North West roads top for mobile phone offenders

Date published: 27 February 2018

Roads in the North West of England are plagued with distracted drivers, as new research reveals the region saw the highest number of mobile phone offences in 2017.

New figures obtained by, the driver savings site, through Freedom of Information requests to four of the region’s police forces, revealed 5,796 drivers were issued FPNs for using their phone behind the wheel in 2017.

However, due to the punishment for the offence doubling to six points and a £200 fine in the March, this figure is in fact a 34% drop from the previous year (8,803, 2016).

Evidently, the harsher penalty seems to have done an effective job in scaring drivers into abiding by the rules. But this has also put more money into the pockets of the authorities, as £37,200 was paid in fines by offenders in 2017.

There are certain areas of the North West where drivers should be wary of other distracted motorists, as Cheshire ranked top in the region for the offence. 

Cheshire Police issued 1,830 FPNs to drivers for using their mobile phone while on the road.

Further research by suggests there are still some grey areas around mobile phones and the law, with more than one in 10 (11%) drivers in the region saying they think the law is unclear.

To educate drivers on when they can and can’t touch their phone while behind the wheel, has partnered with Inspector Rob Gwynne-Thomas, to create an FAQ guide to clear up any confusion on the law.

Currently, the law states that holding or touching a mobile phone at any point while driving is an offence, including while stationary, unless it is an emergency. Worryingly, more than one in four (27%) do not know that entering a location in Google Maps, or tapping the phone screen (24%) while behind the wheel is illegal.

And more than one in seven (15%) do not think making or answering a non-emergency call via the phone handset is illegal. However, all of these would count as an offence, unless the car is safely parked.

Overall results across the UK reflect a very similar picture, with the number of offences dropping year-on-year. In 2017, the number of FPNs issued to drivers dropped to 30,470, from a whopping 49,694 in 2016 – a 39% drop in just 12 months.

The figures suggest the amount collected in fines has more than doubled (151%) in 2017. At least £1,207,300 was paid in fines by offenders in 2017(3), up from £481,500 in 2016, due to fines increasing to £200 from March, and police now declining to offer education courses.

And it isn’t just the fines that will be stinging motorists. With harsher punishments now seeing offenders served six points instead of three, new drivers will lose their licence the very first time they commit the offence.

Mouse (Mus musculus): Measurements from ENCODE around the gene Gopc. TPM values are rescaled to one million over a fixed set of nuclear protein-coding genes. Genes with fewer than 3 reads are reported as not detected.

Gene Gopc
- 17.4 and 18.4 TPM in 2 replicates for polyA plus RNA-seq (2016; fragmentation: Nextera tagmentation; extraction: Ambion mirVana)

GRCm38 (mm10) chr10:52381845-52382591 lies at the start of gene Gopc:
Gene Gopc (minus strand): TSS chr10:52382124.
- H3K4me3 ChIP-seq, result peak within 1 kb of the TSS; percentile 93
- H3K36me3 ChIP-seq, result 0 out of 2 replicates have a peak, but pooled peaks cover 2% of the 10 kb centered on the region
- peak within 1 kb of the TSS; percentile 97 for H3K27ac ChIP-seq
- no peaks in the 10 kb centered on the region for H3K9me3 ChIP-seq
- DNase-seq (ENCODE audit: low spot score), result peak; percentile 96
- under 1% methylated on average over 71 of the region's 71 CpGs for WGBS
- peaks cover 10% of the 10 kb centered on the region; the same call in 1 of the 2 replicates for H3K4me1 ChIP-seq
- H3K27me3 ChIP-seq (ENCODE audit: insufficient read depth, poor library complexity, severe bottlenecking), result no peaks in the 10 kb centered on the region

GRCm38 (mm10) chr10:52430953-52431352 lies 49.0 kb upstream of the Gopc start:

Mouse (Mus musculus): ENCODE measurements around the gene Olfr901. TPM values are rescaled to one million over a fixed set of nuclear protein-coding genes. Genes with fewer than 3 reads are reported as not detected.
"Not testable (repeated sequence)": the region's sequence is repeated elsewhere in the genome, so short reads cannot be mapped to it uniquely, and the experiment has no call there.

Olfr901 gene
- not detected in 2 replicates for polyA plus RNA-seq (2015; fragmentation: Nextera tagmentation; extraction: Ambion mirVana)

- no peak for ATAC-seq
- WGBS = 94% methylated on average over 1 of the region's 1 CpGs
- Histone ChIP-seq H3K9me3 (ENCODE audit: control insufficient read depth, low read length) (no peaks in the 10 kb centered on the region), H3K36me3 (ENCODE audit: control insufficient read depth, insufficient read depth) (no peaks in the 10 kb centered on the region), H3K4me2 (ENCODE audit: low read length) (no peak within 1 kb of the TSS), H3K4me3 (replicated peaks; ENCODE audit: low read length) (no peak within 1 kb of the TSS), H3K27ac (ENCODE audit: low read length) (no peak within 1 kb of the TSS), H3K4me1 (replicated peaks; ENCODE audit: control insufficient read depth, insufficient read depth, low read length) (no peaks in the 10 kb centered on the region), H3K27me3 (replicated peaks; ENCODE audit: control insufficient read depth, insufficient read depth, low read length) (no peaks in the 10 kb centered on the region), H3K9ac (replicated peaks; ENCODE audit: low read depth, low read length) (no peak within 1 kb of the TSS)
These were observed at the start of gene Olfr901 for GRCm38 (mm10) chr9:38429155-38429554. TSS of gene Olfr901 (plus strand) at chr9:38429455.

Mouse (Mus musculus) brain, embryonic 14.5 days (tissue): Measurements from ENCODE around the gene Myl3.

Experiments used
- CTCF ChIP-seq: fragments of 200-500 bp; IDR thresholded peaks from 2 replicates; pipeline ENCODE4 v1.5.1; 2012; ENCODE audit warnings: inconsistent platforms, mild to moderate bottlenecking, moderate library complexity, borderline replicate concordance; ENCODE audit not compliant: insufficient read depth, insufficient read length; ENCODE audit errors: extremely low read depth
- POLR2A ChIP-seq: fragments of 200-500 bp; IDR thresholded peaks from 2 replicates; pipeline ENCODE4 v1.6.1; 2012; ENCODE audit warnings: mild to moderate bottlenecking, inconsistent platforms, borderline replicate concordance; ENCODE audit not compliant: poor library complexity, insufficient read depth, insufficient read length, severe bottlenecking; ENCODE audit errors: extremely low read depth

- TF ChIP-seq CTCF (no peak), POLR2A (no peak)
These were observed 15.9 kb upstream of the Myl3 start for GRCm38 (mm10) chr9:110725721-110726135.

In total, a whopping 157,847 points were dished out to offenders across the whole of the UK throughout last year, with 23,524 endorsements served for six points.

The research by echoes the findings of the FOI investigation, with the punishment seeming to have changed North West drivers’ attitudes towards the offence. In fact, more than two thirds (69%) of drivers in the region say the harsher punishment has deterred them from using their mobile phone while driving, with more than a third (37%) saying they have stopped completely.

It is a good thing the punishment for the offence has been tightened, as there are many drivers out there who have admitted to breaking the law at some point. In fact, four in 10 (41%) have read a text and a third (33%) admit they have answered a call using their handset. Worryingly, one in 20 (5%) have also used social media while behind the wheel.

There are also some drivers in the North West that think the law could be a little more relaxed and should only apply when the vehicle is moving (15%). In fact, one in seven (15%) say they think it should be legal to use a mobile phone while stuck in traffic, and one in eight (12%) say it should be allowed when stationary at traffic lights.

But what is certain is that the law has clearly made an impact on the region’s roads, and almost a quarter (24%) of drivers have found there is more of a stigma of using a mobile phone while driving since the introduction of the new punishment.

Amanda Stretton, motoring editor at, said: “Since the penalties for using a mobile phone behind the wheel have gone up, it’s encouraging to see it has had the desired effect by reducing the number of motorists committing the offence.

“What is worrying is so many drivers are still in the dark about what’s legal and what’s not when it comes to using a mobile phone while driving. We’ve set out to clear up where drivers’ stand in relation to the law with the help of the UK traffic police and our FAQ guide.

“Using a mobile phone while driving can have serious consequences, and drivers may forget that being caught committing the offence can damage their driving record and could bump up their car insurance premium.

And with the average cost of car insurance at £827, we’re sure drivers could do without anything which increases this cost.

Drivers looking to keep their car insurance costs down should shop around at, where they could save up to £279 on their premiums.”